I am happy to run for the Treasurer position within the leadership of the Society for Causal Inference (SCI). As treasurer, I will participate on all calls related to the finances of the SCI and will be responsible for developing a preliminary budget based on input from the Executive Director and the Officers, which will then be approved by the Executive Committee. As treasurer, I will make sure that the budget is allocated to activities that concern all members of the Society. To ensure this, I will be closely working with the Equity and Inclusion Committee. I am hoping that the Society can continue to grow into a warm family of junior and senior colleagues sharing causal inference interests.
Member at Large Candidates Two candidates to be elected.
I have dedicated my career to supporting the use of causal inference in public policymaking. To the leadership team of the Society for Causal Inference, I will bring a collaborative spirit and the perspective of policymakers to strengthen the application and impact of causal inference researchers’ work.
Cihak leads evidence-informed practice and partnerships for the regional government of the 12th largest county in the United States. Cihak guides County agencies on community outcomes and impact, with a strong focus on advancing racial equity. Former roles at the County include three years leading learning and evidence practice and partnerships at King County Metro Transit; serving as an inaugural member of the community mitigation team in the County’s pandemic response; and eight years as Chief of Policy for the King County Executive with responsibility for identifying the highest priority policy areas and community outcomes for leadership focus and developing and launching innovative solutions to complex, controversial, and cross-sector issues.
Cihak has served as sponsor for the County’s nationally-recognized work on equity and social justice and is architect of several County initiatives such as Best Starts for Kids. Cihak also served for eight years as a senior-level policy and budget analyst for the King County Council and as lead staff for the King County Board of Health.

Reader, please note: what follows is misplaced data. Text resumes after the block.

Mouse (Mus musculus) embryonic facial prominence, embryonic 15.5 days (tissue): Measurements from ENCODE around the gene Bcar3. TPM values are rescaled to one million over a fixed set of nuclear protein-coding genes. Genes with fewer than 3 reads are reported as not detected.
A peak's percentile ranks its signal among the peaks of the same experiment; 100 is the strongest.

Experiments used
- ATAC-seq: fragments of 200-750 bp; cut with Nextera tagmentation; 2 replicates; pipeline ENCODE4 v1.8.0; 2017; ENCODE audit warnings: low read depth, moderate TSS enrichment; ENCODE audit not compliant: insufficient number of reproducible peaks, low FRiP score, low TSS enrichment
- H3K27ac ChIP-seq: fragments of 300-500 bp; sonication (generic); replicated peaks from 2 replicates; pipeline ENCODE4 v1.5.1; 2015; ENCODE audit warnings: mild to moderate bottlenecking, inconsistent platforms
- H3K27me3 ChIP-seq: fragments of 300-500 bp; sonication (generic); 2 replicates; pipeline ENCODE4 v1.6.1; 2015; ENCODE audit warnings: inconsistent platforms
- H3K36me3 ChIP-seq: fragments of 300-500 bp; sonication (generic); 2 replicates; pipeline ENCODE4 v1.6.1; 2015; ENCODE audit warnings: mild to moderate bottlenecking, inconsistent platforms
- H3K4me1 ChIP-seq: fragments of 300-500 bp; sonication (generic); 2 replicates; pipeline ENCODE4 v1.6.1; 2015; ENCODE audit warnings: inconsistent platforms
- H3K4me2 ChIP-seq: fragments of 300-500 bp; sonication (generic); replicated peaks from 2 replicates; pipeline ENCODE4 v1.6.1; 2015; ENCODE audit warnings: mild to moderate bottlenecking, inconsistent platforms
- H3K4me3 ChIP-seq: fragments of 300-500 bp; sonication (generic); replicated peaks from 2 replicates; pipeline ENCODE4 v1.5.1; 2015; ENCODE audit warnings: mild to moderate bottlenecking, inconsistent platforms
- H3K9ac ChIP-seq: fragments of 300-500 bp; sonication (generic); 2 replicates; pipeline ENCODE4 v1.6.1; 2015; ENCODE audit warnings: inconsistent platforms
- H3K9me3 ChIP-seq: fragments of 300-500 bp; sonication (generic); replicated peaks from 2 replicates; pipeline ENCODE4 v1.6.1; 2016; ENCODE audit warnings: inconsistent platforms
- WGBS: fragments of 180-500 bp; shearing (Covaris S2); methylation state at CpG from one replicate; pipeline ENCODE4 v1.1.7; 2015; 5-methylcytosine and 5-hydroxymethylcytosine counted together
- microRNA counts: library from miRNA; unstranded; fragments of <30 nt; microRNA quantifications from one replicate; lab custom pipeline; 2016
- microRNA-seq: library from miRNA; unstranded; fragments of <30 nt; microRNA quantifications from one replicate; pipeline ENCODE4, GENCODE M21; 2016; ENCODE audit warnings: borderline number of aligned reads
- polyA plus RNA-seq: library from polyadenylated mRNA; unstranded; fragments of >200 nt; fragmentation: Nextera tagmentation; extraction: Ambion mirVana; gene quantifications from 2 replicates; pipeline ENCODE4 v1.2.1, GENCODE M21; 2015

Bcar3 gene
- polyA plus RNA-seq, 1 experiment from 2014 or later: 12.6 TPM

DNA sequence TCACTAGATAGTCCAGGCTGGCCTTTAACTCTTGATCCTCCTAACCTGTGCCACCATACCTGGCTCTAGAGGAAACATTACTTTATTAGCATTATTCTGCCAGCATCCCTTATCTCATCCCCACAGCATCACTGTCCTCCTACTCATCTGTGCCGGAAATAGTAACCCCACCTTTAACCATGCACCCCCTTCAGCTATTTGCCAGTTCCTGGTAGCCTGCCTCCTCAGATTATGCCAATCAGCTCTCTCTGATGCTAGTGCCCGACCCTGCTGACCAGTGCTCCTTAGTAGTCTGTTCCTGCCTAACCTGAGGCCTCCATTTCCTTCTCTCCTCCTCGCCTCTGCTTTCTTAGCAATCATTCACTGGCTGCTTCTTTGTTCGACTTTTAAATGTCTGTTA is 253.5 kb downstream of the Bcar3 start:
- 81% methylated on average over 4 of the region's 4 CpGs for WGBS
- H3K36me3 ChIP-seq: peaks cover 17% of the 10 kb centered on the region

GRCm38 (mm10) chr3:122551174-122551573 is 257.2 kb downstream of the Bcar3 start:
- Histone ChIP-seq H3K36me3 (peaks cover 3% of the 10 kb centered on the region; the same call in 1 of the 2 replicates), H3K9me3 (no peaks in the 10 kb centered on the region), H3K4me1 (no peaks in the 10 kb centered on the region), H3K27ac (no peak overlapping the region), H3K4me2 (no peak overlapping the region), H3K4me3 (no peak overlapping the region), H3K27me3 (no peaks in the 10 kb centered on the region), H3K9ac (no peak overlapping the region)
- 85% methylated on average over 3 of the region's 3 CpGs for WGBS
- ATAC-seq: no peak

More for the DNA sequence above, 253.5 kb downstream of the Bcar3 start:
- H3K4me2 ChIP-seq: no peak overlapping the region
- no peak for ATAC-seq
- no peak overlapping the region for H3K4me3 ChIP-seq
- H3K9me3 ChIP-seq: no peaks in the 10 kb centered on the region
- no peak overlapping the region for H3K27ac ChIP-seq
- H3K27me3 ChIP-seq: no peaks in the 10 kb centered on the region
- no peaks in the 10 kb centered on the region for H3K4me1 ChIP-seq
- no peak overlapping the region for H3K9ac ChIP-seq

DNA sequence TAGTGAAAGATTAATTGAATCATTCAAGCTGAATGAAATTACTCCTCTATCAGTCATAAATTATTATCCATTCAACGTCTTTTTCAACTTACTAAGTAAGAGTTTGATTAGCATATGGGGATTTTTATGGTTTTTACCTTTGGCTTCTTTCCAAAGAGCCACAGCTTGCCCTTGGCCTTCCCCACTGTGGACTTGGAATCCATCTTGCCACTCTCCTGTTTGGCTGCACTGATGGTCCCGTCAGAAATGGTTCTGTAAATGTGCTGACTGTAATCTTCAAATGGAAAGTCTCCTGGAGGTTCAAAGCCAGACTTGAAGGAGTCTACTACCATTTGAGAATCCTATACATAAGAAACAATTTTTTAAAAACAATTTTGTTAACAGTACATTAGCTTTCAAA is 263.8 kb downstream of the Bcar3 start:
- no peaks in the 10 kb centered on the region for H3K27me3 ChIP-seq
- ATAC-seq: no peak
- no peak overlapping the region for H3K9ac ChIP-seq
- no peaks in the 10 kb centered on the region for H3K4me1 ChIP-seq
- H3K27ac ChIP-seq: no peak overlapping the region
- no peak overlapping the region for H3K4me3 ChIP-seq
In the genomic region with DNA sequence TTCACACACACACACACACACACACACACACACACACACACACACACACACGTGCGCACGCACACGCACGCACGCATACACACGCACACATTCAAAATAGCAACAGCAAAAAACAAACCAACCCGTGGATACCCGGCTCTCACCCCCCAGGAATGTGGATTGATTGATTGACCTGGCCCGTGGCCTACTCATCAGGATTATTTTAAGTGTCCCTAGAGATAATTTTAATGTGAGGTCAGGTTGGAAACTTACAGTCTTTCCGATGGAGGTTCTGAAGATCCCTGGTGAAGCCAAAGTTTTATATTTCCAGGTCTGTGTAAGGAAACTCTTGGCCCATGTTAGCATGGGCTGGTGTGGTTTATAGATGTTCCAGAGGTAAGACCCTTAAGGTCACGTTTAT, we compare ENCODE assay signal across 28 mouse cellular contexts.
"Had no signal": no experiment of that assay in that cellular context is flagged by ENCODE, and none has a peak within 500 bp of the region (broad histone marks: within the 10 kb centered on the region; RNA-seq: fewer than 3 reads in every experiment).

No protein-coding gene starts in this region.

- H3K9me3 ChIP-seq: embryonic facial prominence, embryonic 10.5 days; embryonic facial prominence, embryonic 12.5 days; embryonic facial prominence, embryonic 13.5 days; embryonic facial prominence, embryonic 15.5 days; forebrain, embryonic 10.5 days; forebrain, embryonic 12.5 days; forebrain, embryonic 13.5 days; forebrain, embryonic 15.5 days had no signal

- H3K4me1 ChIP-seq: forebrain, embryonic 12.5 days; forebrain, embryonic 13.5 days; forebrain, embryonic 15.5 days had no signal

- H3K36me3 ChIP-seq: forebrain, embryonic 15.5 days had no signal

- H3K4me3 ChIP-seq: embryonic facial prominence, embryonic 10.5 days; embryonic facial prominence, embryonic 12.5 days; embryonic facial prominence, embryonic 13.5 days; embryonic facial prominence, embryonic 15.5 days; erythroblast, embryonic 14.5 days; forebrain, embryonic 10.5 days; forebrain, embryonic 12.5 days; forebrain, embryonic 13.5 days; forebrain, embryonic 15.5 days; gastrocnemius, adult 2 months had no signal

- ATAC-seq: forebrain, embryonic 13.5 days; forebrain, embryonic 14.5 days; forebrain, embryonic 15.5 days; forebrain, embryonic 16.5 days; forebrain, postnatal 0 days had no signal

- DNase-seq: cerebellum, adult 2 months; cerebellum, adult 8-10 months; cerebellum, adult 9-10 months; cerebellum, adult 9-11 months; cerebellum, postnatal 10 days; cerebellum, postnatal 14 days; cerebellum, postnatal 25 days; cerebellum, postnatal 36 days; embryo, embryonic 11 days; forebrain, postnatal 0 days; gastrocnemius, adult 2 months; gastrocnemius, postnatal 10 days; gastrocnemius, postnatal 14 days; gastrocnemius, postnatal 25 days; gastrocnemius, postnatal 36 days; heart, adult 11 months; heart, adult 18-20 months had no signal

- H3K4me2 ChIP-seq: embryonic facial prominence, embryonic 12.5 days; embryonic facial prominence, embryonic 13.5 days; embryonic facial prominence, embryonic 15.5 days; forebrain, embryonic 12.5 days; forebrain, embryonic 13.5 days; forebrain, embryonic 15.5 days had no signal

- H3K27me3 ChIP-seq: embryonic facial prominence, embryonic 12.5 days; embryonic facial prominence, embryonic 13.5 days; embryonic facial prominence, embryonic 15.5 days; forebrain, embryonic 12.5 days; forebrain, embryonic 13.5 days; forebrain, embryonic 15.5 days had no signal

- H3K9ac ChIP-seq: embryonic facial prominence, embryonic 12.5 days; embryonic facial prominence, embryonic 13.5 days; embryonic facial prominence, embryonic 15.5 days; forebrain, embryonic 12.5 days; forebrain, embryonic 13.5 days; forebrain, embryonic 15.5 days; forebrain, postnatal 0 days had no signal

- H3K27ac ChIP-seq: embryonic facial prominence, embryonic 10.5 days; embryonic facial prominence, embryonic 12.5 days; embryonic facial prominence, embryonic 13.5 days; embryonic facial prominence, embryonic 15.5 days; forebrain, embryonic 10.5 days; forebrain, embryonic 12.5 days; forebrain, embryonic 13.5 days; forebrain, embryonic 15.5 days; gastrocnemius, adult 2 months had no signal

Cihak is trained as a Ph.D.-level (ABD) economist specializing in Japan and served as staff economist on international trade and finance for President Clinton’s Council of Economic Advisers. Cihak is a Local Government Fellow and serves on the Advisory Committee for the Federal Standards of Excellence at Results for America, a non-profit organization that supports all levels of government in making the use of data and evidence in decision making the “new normal”. Cihak was the first government Policy Fellow at the Center for Advanced Study in the Behavioral Sciences at Stanford University (CASBS) in 2017-18 and has been a Research Affiliate at CASBS since that time. With Jake Bowers (University of Illinois – Statistics & Political Science), Cihak co-founded and co-directs the Causal Inference for Social Impact Lab at CASBS that brings policymakers and academic researchers together to innovate on causal inference methodology and practice.
Rocío Titiunik is Professor of Politics at Princeton University, where she is also an affiliated faculty with the Center for Statistics and Machine Learning, the Center for the Study of Democratic Politics, and the Program in Latin American Studies. She specializes in quantitative methodology for the social and behavioral sciences, with emphasis on quasi-experimental methods for causal inference and program evaluation. Her research interests lie at the intersection of political economy, political science, statistics, and data science, particularly on the development and application of quantitative methods to the study of political institutions. Her recent methodological research includes the development of statistical methods for regression discontinuity (RD) designs. Her recent substantive research centers on democratic accountability and the role of party systems in developing democracies.
In 2016, she received the Emerging Scholar Award from the Society for Political Methodology, which honors a young researcher who is making notable contributions to the field of political methodology. She was elected as fellow of the Society for Political Methodology in 2020. Rocio is one of the Principal Investigators of the Empirical Implications of Theoretical Models (EITM) Summer Institute, and has served in various leadership roles for the American Political Science Association and for the Society for Political Methodology. She is currently associate editor for Science Advances and a member of the Board of Reviewing Editors for Science. She is also a member of the Advisory Committee for the Social, Behavioral, and Economic Sciences Directorate of the National Science Foundation. Rocío was born and raised in Buenos Aires, Argentina, where she completed her undergraduate education at the Universidad de Buenos Aires. She received her Ph.D. in Agricultural and Resource Economics from UC-Berkeley in May 2009. Between 2010 and 2019, she was a faculty member in the Department of Political Science at the University of Michigan, where she was also affiliated with the Center for Political Studies and the Michigan Institute for Data Science.